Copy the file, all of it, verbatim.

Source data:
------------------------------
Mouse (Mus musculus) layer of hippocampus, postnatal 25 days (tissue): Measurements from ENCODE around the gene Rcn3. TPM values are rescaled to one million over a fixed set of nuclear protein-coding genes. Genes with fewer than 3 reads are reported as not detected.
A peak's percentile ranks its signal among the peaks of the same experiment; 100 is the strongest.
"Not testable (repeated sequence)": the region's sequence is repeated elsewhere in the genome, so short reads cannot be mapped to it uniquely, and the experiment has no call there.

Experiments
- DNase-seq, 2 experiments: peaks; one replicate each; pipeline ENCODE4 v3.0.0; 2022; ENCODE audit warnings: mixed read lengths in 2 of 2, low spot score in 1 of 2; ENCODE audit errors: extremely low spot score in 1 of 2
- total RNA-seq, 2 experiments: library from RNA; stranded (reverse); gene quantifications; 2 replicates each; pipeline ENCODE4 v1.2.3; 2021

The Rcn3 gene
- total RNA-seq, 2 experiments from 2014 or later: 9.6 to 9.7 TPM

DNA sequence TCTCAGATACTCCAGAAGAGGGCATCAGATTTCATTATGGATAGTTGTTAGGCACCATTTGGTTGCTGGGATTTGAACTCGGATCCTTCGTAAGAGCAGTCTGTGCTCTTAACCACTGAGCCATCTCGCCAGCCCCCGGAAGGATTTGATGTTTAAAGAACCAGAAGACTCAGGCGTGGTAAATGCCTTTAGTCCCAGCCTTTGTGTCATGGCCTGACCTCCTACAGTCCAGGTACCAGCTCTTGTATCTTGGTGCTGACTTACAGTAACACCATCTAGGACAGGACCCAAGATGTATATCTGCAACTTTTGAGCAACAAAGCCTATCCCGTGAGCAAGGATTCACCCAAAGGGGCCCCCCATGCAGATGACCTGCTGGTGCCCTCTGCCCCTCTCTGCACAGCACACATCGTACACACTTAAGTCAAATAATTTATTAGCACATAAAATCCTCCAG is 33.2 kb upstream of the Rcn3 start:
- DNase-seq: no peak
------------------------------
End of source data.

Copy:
Mouse (Mus musculus) layer of hippocampus, postnatal 25 days (tissue): Measurements from ENCODE around the gene Rcn3. TPM values are rescaled to one million over a fixed set of nuclear protein-coding genes. Genes with fewer than 3 reads are reported as not detected.
A peak's percentile ranks its signal among the peaks of the same experiment; 100 is the strongest.
"Not testable (repeated sequence)": the region's sequence is repeated elsewhere in the genome, so short reads cannot be mapped to it uniquely, and the experiment has no call there.

Experiments
- DNase-seq, 2 experiments: peaks; one replicate each; pipeline ENCODE4 v3.0.0; 2022; ENCODE audit warnings: mixed read lengths in 2 of 2, low spot score in 1 of 2; ENCODE audit errors: extremely low spot score in 1 of 2
- total RNA-seq, 2 experiments: library from RNA; stranded (reverse); gene quantifications; 2 replicates each; pipeline ENCODE4 v1.2.3; 2021

The Rcn3 gene
- total RNA-seq, 2 experiments from 2014 or later: 9.6 to 9.7 TPM

DNA sequence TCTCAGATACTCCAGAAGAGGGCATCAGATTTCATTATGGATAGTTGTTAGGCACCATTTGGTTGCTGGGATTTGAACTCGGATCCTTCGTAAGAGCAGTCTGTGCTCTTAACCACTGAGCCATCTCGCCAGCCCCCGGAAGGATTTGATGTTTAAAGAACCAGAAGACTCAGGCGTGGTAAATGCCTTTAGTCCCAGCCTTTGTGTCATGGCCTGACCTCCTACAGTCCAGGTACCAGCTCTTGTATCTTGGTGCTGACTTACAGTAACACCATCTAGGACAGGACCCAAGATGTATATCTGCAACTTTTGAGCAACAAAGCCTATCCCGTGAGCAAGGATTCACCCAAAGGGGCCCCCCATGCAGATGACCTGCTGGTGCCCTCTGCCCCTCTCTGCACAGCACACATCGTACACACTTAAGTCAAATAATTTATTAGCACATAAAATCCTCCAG is 33.2 kb upstream of the Rcn3 start:
- DNase-seq: no peak